January 05, 2006

Page 3

The early 1980s were a peculiar time to come of age. Pretty Nena sang to us,
in German and English, of Spock and Kirk, of lost love and of accidental
nuclear holocaust. The Berlin wall hadn't come down yet and the Soviet Union
was still intact. The end of the world seemed to be perpetually just around
the corner, although no longer with the immediacy of the US-Soviet face-offs
of the 1960s, and life went on.

Socially, the jonesers were growing up in the shadow of the baby boom, and the
media were still the mass media, so the marketers and the demographers
targeted the big group and the beginning of the demographic bulge and ignored
the tail end. Later on, when the media and the markets fragmented, each sub-
generation would be identified and targetted individually, but the jonesers
slipped through the cracks between the end of mass-marketing and the beginning
of targetting. Likewise, at the end of the century, when the X and Y
generations were adopting new technologies because they were young and the
technologies were cool, and the boomers were taking them up because doing what
everything else does is the thing to do when you're a boomer, the jonesers
were in their mid-30s and were too busy building lives and careers to jump
onto this Internet thing in the sorts of numbers that those older and younger
were doing.

Speaking of the Internet, in the 1980s the Internet was still a very closed
network. It was just making the transition from military to scientific, and
more and more research and education users were getting aboard. There were no
commercial backbones in that era, and the backbone links of the scientific
Internet was jumping up from what would later be known as modem speeds of 56
Kbits to a relatively capacious 1500 Kbits. However, the true dawn of the
Internet as we know it in the early 21st century was still a decade in the

On January 25th, 1986, the space shuttle Challenger blew up on its way to
orbit. In many ways, this marked the close of the American Space Age. Up to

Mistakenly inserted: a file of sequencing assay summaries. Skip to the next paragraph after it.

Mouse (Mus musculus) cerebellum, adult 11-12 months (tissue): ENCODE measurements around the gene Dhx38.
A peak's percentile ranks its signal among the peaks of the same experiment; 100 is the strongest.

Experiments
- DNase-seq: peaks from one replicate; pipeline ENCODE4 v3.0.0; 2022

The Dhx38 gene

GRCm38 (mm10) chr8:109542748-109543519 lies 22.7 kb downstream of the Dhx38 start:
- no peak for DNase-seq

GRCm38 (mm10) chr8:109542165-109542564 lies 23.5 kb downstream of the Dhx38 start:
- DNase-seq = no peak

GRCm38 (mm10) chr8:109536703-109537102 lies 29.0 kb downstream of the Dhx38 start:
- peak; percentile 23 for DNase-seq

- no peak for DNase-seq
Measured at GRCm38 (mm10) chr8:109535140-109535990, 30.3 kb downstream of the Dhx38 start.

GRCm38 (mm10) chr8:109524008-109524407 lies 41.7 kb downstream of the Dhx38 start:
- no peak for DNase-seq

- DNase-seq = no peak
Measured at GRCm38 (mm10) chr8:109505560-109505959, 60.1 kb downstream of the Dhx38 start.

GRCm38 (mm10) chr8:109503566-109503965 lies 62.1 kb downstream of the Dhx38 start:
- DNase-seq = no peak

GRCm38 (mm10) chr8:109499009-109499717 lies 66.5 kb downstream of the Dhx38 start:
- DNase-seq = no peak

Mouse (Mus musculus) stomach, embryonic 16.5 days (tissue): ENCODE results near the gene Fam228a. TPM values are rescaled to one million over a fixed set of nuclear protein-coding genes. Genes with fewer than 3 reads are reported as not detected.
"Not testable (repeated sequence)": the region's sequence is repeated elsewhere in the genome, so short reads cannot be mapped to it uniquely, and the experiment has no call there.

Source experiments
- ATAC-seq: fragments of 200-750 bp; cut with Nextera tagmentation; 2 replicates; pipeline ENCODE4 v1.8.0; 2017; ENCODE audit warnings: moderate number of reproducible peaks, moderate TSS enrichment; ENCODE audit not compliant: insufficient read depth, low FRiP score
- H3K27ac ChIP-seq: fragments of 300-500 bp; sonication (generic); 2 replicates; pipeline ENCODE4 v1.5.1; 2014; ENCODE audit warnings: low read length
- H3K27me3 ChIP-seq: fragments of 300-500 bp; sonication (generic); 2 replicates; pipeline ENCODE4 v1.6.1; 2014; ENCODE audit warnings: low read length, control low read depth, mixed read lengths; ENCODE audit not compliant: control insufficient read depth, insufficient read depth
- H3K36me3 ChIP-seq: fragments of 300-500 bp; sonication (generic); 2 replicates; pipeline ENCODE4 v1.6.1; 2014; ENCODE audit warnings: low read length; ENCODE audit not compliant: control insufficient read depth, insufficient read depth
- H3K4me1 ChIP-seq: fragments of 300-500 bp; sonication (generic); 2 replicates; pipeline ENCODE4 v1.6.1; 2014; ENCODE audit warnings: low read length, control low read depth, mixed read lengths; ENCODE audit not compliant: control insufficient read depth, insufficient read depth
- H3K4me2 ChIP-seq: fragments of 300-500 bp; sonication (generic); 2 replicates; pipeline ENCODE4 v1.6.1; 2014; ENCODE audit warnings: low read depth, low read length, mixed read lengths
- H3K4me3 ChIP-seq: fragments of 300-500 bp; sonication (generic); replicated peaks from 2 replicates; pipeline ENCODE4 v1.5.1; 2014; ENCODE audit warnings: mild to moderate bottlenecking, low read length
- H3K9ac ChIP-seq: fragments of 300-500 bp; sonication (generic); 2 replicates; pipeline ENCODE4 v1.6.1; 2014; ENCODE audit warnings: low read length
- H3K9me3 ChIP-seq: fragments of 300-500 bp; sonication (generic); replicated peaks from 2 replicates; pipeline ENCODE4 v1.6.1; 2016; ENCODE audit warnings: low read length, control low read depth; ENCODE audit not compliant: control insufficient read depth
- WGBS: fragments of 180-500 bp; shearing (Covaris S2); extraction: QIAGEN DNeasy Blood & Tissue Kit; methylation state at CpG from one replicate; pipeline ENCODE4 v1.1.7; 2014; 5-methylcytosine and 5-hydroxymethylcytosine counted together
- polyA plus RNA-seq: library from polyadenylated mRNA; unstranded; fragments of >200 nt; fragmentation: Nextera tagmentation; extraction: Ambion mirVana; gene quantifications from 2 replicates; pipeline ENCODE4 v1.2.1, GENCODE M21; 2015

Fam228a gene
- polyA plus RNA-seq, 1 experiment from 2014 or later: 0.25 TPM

Challenger, there was still some hope that NASA would blaze the trail to a
full civilian involvement in space activity and exploration. Afterward, the
space program seemed to hunker down, and it became evident that the shuttles
were a closed system, operated solely for NASA use, and that they would never
become the core of a greater program. Nevertheless, on January 26th, 1986,
Scott collected signatures on a petition to his Congressman requesting that
space activities be resumed sooner rather than later.

The political event of the age was the collapse of the Soviet Union. The fall
of the Berlin Wall, the rapid formation and breakup of the Commonwealth of
Independent States, and, for a brief while, the marches in Tiananmen Square,
seemed to foreshadow the total collapse of international communism and the
victory of American democracy.

There were other political events, of course. Few jonesers were politically
aware enough to feel more than a vague outrage over Watergate, and Vietnam was
never an issue for that generation. By the time of other scandals such as
Iran-Contra, jonesers were of age, but it was hard to get worked up over the
corruption of the Reagan administration when Ronald Reagan himself was so
cheerfully clueless.

Toward the end of the decade, a few small pockets of jonesers began to realize
that they were different from the boomers before them, but it wasn't until
later, when generation X was identified, that jonesers were able to fully
understand their status as a separate group. Still, perhaps the best example
of the alienation between boomers and jonesers was illustrated by their
differing reaction to the television show "30something." The boomers, who
were themselves that age, loved it. Jonesers, however, saw a bunch of whiny,
complaining, annoying old people and could not stand the entire pack of them.

In part, this alienation between boomers and jonesers was fostered by what the
jonesers saw as the betrayal of the ideals of the baby boom. These days, many
people have probably forgotten that the baby boom generation acquired for
itself the name "The Me Generation" in the 1970s. The youthful idealists got
a little older and a lot more selfish and self-centered. Prior to that, the
jonesers looked up to their olders brothers and sisters and cousins. After
that, it got harder, and by the time of "greed is good" in the mid-1980s, the
schism was complete. The jonesers, still idealistic themselves, saw the move
to materials on the part of the boomers as the final betrayal, and they never
forgave the boomers for that.

Posted by scott at January 5, 2006 03:58 PM